David Quest KC obtains discharge of injunction against cryptocurrency exchange Binance
The availability of interim and final proprietary remedies against cryptocurrency exchanges in fraud claims, and the liabilities of exchanges generally in fraud cases, has been the subject of much discussion. In a number of recent cases, claimants have obtained without-notice injunctive relief on the basis that an exchange received the traceable proceeds of a fraud as constructive trustee. However, Piroozzadeh v Persons Unknown  EWHC 1024 (Ch) (Trower J) is the first reported case in which such an injunction has been fully (and successfully) contested by the exchange on the return date.
Piroozzadeh concerns an alleged fraud by persons unknown. The claimant said that he had induced to transfer US$870,818 in Tether (USDT) to wallets controlled by the fraudsters. Relying on a report from an intelligence and tracing firm, he argued that the bulk of that amount could be followed or traced through the blockchain to user accounts at Binance. He obtained a without-notice proprietary injunction against Binance on the ground that it had received the cryptocurrency as a constructive trustee, although he did not allege that Binance had any knowledge of or involvement in the fraud. Similar injunctions had been obtained (without notice) on similar fact patterns in the earlier cases of D’Aloia v Persons Unknown  EWHC 1723 and Jones v Persons Unknown  EWHC 2543.
On the return date, Trower J discharged the injunction on the ground that the claimant’s representatives had breached their duty of fair presentation in obtaining the injunction. He ordered the claimant to pay the costs on an indemnity basis. His judgment includes the following points of wider interest in future claims against exchanges:
- The claimant’s stated justification for making the application without notice failed to distinguish between the position of the different defendants. This was a significant failing in circumstances where there was no evidence that Binance itself would have taken any steps or permitted any steps to be taken if it was forewarned of the application. The obvious solution in that situation was for the claimant to proceed without notice against the alleged fraudsters and to serve any order on Binance as a non-respondent. Although that failing would not in itself have justified the discharge of the injunction, that did not mean that it was right to proceed against Binance without notice.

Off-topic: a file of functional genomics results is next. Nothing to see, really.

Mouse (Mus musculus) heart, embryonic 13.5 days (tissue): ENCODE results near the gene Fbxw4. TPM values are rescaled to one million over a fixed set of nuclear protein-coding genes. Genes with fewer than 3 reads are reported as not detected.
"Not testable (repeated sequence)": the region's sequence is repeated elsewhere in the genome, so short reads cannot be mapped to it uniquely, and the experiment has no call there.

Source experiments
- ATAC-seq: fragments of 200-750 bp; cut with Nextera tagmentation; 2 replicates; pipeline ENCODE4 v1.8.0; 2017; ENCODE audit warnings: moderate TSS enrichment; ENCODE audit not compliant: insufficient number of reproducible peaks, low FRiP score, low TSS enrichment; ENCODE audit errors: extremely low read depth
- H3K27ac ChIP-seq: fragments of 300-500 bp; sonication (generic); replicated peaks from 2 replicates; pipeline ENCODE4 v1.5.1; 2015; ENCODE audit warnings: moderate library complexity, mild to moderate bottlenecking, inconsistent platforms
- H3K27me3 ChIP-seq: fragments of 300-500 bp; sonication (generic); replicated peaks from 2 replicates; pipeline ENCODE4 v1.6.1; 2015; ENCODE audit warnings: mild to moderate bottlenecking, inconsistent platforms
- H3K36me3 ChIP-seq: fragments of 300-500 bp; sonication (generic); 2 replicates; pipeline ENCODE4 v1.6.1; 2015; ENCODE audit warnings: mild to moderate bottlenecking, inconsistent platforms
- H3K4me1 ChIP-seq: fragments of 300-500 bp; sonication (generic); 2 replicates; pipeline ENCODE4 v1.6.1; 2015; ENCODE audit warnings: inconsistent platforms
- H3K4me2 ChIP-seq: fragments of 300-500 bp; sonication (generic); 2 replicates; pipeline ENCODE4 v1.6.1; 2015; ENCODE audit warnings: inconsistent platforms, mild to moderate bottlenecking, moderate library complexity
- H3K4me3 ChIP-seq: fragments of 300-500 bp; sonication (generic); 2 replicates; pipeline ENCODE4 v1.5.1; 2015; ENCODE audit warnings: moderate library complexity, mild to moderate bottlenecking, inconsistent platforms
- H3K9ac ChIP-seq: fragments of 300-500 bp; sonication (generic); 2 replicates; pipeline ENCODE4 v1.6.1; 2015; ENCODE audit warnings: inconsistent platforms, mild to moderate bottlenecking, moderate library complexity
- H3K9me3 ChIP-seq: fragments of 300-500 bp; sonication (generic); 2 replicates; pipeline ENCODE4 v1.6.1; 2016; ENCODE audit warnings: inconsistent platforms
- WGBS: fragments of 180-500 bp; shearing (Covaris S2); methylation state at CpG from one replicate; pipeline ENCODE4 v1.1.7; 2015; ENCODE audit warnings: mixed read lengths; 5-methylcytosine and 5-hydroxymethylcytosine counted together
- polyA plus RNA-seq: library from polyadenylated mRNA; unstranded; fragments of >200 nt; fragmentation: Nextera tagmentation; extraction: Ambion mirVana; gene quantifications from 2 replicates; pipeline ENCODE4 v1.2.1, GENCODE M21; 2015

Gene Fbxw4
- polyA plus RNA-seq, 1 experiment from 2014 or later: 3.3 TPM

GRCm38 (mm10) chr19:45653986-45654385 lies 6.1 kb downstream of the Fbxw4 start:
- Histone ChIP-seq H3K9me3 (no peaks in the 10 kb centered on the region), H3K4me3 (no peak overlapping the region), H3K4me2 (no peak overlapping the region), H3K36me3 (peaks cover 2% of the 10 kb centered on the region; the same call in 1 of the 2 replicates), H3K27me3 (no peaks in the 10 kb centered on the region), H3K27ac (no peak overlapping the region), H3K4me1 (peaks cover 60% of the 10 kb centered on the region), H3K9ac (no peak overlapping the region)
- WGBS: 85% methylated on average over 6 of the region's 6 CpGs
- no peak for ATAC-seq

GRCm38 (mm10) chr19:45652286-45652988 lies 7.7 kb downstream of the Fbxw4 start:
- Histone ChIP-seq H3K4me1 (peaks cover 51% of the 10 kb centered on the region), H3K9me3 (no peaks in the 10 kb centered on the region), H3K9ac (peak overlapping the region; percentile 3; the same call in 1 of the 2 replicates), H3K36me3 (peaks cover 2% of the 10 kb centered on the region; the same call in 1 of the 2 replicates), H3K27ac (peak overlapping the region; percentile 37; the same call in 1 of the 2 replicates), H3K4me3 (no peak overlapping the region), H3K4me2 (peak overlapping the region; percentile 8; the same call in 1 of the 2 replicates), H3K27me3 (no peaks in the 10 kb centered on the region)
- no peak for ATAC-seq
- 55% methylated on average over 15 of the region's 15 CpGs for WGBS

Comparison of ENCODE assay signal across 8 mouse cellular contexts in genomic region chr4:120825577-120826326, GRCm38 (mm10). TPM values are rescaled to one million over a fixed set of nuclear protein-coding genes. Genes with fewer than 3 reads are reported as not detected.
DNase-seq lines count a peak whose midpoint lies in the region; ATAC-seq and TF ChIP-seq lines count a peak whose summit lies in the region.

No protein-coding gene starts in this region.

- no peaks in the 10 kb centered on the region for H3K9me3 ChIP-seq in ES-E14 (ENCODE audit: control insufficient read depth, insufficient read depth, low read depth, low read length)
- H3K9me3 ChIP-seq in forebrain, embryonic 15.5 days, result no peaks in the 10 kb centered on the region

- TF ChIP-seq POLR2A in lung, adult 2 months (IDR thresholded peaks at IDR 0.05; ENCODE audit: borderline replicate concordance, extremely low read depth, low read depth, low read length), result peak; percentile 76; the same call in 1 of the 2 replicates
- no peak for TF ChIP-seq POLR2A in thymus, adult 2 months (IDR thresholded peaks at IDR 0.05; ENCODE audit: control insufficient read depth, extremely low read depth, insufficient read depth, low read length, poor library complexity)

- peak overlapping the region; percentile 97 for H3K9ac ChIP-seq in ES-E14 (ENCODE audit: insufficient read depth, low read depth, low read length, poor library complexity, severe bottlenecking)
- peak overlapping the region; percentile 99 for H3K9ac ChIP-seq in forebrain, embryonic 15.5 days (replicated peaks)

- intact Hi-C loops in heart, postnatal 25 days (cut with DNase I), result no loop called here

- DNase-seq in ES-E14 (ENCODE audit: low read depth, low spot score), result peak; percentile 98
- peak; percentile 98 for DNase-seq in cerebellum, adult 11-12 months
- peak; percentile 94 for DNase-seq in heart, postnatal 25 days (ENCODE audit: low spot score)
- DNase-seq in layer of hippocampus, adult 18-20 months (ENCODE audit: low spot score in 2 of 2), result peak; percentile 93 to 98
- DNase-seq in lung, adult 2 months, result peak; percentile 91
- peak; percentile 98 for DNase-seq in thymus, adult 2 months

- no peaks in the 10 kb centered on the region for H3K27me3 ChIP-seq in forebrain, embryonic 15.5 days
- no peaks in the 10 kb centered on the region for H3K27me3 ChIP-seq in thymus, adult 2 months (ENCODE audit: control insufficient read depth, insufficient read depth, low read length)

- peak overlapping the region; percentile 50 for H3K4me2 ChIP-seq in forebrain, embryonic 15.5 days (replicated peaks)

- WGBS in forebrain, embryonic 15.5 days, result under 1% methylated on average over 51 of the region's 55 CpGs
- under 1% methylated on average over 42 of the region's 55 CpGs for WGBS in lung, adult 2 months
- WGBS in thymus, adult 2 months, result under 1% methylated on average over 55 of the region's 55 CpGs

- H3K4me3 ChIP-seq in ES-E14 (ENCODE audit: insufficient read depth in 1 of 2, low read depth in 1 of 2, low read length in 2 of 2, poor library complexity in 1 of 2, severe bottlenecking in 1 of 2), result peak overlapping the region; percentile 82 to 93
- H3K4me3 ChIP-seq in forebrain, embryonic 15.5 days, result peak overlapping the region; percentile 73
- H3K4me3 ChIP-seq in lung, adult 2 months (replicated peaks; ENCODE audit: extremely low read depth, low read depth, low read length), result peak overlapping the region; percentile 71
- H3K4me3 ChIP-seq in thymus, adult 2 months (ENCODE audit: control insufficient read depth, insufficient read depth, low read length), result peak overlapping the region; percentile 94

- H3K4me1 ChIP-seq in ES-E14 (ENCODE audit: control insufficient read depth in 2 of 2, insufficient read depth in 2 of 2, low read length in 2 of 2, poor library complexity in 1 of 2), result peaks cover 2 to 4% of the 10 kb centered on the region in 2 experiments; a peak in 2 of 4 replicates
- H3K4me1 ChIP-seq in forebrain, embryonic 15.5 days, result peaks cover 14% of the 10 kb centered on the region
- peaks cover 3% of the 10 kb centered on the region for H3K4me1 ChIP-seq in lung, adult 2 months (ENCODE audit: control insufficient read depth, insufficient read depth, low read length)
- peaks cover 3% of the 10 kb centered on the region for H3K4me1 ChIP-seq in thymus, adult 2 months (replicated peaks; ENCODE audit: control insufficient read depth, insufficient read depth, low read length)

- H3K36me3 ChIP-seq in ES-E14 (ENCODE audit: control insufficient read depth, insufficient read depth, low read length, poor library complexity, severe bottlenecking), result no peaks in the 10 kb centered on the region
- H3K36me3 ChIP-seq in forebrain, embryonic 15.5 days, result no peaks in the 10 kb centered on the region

- In arguing for a constructive trust, the claimant had failed to explain the existence and significance of the bona fide purchaser defence. When a Binance user account is credited with Tether or other crypto assets, the assets are swept into a central unsegregated pool address known as a “hot wallet” where they are treated as part of the eighth defendant’s general assets. Once the Tether had been swept from the user accounts into the pool, the users were then granted credit in the amount of the value swept which would then constitute the exchange a purchaser and no longer susceptible to any remedy at the suit of the claimant so long as it acted bona fide. It should have been apparent (and should have been explained to the judge) that the consequence of pooling was that the users’ right to receive substitute assets from the exchange was at the very least likely to constitute the exchange a purchaser for value of anything that was transferred into the account in the first place.
- There was no support in the D’Aloia case (which had also been heard by Trower J) for the proposition that, without more, exchanges were constructive trustees.
- The claimant had failed to explain why damages would not be an adequate remedy against Binance, a point which remained unclear on the return date.
- The claimant had failed to explain how it was as a practical matter that Binance could freeze or even identify the traceable proceeds of the relevant Tether in light of the pooling structure of which the claimant’s expert and legal representatives were aware.
David Quest KC acted for Binance, instructed by Chris Bushell and Gary Horlock of Herbert Smith Freehills LLP.
The full judgment can be seen here.